It’s not even noon and you’ve already misplaced your car keys, snuck a peak at the molarity conversion figures you wrote on a sticky note on your lab bench, and reminded yourself to button your lab coat before working under the hood. All of these activities are the work of memory, and each of them involved a different part of the brain.
What makes memories?
No single memory is just an isolated file in the brain. No matter whether it’s a memory of something you saw or smelled, an emotion or something you’ve read, any given memory is an amalgam of many other memories, and involves many areas of the brain.
The three stages of memory formation—encoding, storage, and retrieval—all require many parts and pathways of the brain in order to work:
- Frontal lobes—handle “working memory” and memories of something you need to do (button your lab coat, for example). The frontal cortex handles explicit memories (those based on learning, space and navigation).
- The hippocampus—also handles explicit memories, including processing spatial, learning and navigation cues. The hippocampus is a key transit point for directing explicit memories from the senses to receiving areas of the cerebral cortex.
- Temporal lobes—handle memories that deal with a sense of “self.”
- Basal ganglia—handle “implicit” memories (those that are unconscious, related to perception, or trained responses – such as driving a car, once you’ve located your keys!).
- The amygdala—the central processor for emotional memories.
- Senses (eyes, ears, nose, touch, taste)—process memories, either implicit or explicit, emotional or cognitive.
All of these areas are extensively connected via neuronal pathways to each other and to other parts of the brain (the visual or parietal cortices, for example). And every time you experience something new, these networks reorganize a little.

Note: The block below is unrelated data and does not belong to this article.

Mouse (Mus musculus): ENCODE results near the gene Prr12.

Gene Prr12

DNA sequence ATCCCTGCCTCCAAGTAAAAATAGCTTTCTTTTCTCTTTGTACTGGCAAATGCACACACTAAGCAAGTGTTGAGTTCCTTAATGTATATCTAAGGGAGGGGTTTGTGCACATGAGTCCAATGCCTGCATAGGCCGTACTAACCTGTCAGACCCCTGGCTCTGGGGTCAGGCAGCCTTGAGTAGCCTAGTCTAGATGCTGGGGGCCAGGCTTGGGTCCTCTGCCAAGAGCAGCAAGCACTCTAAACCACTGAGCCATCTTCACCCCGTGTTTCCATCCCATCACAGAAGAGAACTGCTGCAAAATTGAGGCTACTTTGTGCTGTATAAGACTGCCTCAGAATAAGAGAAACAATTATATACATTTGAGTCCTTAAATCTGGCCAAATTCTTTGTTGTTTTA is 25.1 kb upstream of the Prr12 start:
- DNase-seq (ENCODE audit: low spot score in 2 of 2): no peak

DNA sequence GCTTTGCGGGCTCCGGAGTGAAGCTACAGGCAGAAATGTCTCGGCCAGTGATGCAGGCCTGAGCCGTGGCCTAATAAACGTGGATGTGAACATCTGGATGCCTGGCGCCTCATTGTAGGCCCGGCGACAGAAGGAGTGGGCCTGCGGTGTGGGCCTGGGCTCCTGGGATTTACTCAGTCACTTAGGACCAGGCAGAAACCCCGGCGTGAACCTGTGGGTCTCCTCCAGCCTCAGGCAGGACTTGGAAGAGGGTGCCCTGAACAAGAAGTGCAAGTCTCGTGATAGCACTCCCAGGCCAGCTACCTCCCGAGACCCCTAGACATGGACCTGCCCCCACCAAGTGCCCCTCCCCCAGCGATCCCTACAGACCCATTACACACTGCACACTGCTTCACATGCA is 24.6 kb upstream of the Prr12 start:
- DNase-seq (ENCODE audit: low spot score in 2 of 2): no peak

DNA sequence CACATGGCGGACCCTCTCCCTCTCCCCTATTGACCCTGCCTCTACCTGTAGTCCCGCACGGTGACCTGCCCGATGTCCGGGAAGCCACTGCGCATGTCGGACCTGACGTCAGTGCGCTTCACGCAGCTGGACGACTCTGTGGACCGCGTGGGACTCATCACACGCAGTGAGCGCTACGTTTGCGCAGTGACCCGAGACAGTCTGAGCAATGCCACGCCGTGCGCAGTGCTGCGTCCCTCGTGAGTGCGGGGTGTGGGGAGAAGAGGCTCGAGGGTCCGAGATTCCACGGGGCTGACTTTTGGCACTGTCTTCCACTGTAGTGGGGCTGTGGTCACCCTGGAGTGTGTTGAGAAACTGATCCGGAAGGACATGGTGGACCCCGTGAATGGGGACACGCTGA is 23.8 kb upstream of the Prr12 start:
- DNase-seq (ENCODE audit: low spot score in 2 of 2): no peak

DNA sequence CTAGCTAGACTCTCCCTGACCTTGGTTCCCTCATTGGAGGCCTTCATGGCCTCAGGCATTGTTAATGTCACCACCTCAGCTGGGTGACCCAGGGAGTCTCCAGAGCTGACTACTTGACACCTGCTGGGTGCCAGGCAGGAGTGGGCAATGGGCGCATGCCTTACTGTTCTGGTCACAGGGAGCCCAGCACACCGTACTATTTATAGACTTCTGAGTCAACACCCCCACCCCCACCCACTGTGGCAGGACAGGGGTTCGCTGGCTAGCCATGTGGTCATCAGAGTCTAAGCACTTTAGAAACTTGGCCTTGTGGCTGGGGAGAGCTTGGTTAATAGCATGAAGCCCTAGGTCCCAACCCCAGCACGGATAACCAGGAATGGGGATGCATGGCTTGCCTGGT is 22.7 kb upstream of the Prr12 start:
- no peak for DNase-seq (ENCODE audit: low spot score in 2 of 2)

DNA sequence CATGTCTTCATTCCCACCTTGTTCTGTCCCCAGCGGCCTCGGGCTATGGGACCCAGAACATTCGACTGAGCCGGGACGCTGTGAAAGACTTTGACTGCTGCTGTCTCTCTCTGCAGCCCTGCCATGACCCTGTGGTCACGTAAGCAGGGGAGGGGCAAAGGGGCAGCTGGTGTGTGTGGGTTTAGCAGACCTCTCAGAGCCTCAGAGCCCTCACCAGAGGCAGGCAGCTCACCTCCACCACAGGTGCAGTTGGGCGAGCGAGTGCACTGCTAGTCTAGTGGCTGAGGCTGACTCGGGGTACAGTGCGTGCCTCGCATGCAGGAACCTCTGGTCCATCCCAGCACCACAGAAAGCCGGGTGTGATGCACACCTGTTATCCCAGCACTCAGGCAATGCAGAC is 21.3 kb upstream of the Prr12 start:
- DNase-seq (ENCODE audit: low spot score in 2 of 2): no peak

How does memory work?
- First, encoding. If you’re paying attention, your senses will generate an image or concept (i.e. “perception”), which goes directly to the hippocampus. The hippocampus and the frontal cortex “rank” the perception, determining whether the memory is worth storing (and if not, then “forgotten.” These brain areas differentiate between memories that are more necessary (like, when to avoid being hit by a car) and thus avoid “memory overload” (imagine being bombarded by every perception you’ve ever had, all at once). This consolidation process involves new expression of genes and protein synthesis, resulting in neuronal structure changes that enable long-term storage.
- Then, if it’s saved in sensory memory (located in a lot of places), it’s stored. Repetition of a task or fact can make an explicit memory implicit, and aid in storage. Memories that have been “packaged” in the hippocampus are slowly transferred to the cortex. There’s no one place in the cortex that stores all memories. For example, the prefrontal cortex contains a “central executive” system that controls perceptions of specific events. However, visual memories are stored in either the occipital or parietal lobes of the cortex.
- Retrieval is usually unconscious (or implicit), and the result of an emotional impact or some repetitive activity. Memories generated by fear, for example, are transmitted through another brain structure, the amygdala (bypassing the hippocampus). Working memory and repetitive memories are retrieved through other pathways, depending on the type of memory.
What can go wrong?
Most common memory loss is caused by distractions. Your brain simply can’t process and prioritize every input it receives. Chemical interference (such as drugs, alcohol, or certain diseases) can also impair memory processing. So, to keep your memory pathways flowing freely, don’t do too many lab tasks at once, always leave your car keys (and pipettes) in the same place, and watch what you eat (and drink)!
Can you tell differences in memory effectiveness in your life or work? Can you remember all the steps to an exciting experiment? Do you forget to calculate the right amount of buffer if somebody’s asking you to do something else at the same time?
Online Colleges (2012). How Memory Works. http://www.onlinecolleges.net/2012/01/09/memory-works/
Kandel, E.R., Schwartz, J.H., and Jessell, T.H. (2000). Learning and Memory, in Principles of Neural Science, New York: McGraw Hill, 1227-1246.